If you haven't already chosen the garden location, be sure to pick the area that receives sun for the longest period of the day, won't be shaded by large trees or buildings during daylight hours, and has adequate drainage.
Raised beds offer several advantages over sowing directly into the level ground. You won't have to till the land, or pick rocks and weeds before planting. During the growing season, the raised beds drain easily, and tend to stay warmer which promotes faster production of your crops. There are a couple of disadvantages as well. Raised beds are usually made from lumber, which begins to rot and become infested with insects. Raised boxes may be as long as you wish (typically no longer than 10 feet), however they should be between 24-40 inches wide and about one foot deep. Most raised beds are between 21 and 24 inches wide, making it much easier to access all the plants without having to walk on the structure. Have a look at Frame it All for a quick video tutorial and ideas.
How Much Space Do You Need?
It's often difficult to visualize the space you'll require, even when you have a good idea of which vegetables, and how many, you intend to grow. For people like me, it's similar to trying to visualize the space you'll need for a decent sized swimming pool. In both instances, start out smaller than you think you will need!
Of course, some plants will take much more space than others. Examples of these are watermelons, pumpkins, and corn. For an average sized family of four, growing corn and approximately 6 smaller crops, a space of about 30 feet by 40 feet should be a great start. Three rows of corn will take up a space of about 9x30 feet since they need to be planted about three feet away from one another, in both directions, to help insure proper pollination. You'll find a sample garden chart with additional blank grid pages for you to use in planning your own garden at Scenery Solutions.
When Should You Plant?
Depending on the zone you live in, the length of your area's growing season, and the date of the last expected frost, planting times will vary. First, be sure to familiarize yourself with the expected frost dates for your area (the last expected frost in spring and the first expected frost date this coming fall). One great resource for the US and Canada is The Old Farmer's Almanac. In addition, The Farmer's Almanac provides optimum planting dates in their Gardening by the Moon Guide. Have a look at seed packets to determine how many days are required for each variety to reach maturity. The time frame until harvest will need to fit within the number of days between last and first frost dates for your area.
Where Should Particular Plants be Located in the Garden?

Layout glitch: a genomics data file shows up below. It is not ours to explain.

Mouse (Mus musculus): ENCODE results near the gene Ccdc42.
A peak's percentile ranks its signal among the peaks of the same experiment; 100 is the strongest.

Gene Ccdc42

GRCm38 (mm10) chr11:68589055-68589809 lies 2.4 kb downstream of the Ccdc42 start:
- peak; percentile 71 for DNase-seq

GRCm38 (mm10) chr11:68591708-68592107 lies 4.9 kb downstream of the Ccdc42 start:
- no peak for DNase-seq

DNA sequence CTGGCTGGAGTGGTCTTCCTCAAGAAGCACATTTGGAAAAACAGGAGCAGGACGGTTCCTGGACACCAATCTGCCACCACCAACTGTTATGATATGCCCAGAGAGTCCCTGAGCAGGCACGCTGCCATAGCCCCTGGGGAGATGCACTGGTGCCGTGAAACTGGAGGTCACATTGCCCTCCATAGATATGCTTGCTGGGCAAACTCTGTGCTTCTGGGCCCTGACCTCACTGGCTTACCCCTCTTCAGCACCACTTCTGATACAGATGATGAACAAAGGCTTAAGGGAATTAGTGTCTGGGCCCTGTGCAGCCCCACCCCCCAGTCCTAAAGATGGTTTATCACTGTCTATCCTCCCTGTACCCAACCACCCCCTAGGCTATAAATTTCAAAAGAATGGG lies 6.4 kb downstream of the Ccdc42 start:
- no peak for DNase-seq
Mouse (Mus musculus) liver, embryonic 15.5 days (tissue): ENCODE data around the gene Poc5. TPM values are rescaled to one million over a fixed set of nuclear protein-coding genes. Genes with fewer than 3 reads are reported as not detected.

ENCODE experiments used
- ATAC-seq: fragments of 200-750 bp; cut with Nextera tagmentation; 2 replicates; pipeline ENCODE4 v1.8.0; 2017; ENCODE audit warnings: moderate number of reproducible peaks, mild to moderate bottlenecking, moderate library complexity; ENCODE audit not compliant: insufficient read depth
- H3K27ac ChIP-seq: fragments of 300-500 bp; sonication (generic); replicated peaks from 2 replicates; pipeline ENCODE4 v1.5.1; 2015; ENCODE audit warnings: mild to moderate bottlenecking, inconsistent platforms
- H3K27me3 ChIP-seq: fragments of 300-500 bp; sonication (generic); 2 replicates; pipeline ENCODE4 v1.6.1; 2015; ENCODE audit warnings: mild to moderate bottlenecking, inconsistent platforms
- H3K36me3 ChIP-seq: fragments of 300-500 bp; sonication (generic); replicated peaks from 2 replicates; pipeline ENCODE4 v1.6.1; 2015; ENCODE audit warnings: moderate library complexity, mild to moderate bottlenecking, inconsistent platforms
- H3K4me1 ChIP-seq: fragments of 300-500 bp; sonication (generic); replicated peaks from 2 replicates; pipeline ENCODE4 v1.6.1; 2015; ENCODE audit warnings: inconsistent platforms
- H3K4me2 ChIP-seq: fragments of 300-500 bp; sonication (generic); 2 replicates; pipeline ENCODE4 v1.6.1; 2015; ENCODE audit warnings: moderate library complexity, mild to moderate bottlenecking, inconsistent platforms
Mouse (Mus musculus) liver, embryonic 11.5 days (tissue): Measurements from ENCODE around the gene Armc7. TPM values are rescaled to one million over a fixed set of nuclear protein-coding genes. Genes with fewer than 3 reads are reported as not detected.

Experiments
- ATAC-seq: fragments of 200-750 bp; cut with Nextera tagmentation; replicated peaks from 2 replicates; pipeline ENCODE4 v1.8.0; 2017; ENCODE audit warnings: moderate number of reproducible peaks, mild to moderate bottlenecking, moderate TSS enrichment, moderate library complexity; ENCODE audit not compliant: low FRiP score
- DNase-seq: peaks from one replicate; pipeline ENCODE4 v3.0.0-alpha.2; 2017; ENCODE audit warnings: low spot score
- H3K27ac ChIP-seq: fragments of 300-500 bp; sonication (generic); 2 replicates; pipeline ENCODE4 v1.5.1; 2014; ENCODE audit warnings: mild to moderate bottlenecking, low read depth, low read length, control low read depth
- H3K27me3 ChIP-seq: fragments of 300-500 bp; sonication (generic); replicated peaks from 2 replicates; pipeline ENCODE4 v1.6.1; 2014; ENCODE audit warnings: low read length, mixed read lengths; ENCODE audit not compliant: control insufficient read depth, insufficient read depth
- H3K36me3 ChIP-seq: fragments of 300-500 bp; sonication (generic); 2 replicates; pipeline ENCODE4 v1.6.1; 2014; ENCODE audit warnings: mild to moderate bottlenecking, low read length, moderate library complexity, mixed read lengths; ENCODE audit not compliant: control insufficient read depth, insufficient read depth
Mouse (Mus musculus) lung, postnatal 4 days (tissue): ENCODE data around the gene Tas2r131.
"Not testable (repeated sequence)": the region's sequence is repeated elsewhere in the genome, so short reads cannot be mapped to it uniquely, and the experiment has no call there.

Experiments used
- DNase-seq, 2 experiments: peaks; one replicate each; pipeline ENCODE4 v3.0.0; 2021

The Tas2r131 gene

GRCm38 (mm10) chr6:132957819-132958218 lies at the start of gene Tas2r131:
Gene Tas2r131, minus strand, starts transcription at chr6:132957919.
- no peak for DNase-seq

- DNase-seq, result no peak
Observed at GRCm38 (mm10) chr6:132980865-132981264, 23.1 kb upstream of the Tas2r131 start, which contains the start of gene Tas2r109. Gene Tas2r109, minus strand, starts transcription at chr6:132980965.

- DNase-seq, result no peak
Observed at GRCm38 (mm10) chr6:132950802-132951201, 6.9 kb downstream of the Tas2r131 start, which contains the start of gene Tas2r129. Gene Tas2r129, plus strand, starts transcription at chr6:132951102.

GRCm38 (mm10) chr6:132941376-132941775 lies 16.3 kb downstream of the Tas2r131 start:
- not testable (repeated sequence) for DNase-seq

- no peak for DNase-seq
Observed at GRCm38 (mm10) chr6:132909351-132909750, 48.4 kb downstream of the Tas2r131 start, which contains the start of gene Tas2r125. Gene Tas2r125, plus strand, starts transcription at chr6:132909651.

Obviously, when taller plants (such as corn) are placed on the south side of the garden, they will shade the other plants and hinder their growth, but there's a bit more to it than that. Where you plant your crops, in relation to one another, can either help, or hinder their growth, or taste. For example, dill and carrots are both in the carrot family so you'll want to plant them away from one another. When planting more than one variety of corn, you will want to plant in intervals so they do not mature at the same time, otherwise they will cross-pollinate one another.
Companion planting is a terrific way to boost production and sometimes, flavor, of various vegetables. In addition, some plants enrich the soil with nitrogen, while others (mostly herbs) will either attract beneficial insects, or repel the unwanted pests.
- Shade peppers with corn and trellised crops like beans.
- Plant squash among the corn since it will shade the soil and reduce weed growth, and raccoons will think twice about invading the corn due to the prickly stems of the squash.
- Allowing pole beans to climb corn will help feed the corn extra nitrogen. Beans are compatible with most herbs and vegetables, but should not be planted near onions.
- Planting basil and/or thyme with tomatoes is said to enhance the flavor of the tomato.
- Plant garlic with bush beans to repel aphids, although some say garlic hinders the growth of beans or peas.
- Pair borage and chamomile with strawberries. Borage to help with growth and chamomile to enhance the flavor of the strawberries.
- Plant peas around the outside of tomato cages. They will happily climb the cage and feed extra nitrogen to the tomato plants. Do not plant peas near onions or potatoes.
- Marigolds and sunflowers, while they repel pests and attract beneficials, are said to hinder the growth of most garden vegetables.
- Cabbage should not be planted in the vicinity of strawberries, tomatoes, or dill.
- Cucumber can be planted around radish, sunflower, beans or peas, but should not be planted near aromatic herbs or potatoes.
- Any type of mint will repel pests and attract benecifials, but they will take over your garden unless planted in containers sunk into the ground.
Inspired by her Native American roots and Bradbury lineage, Polly Taskey is a writer and grandmother in the northern USA. She shares her wisdom and pagan interests through Pagan by Design and The Moonlit Grove.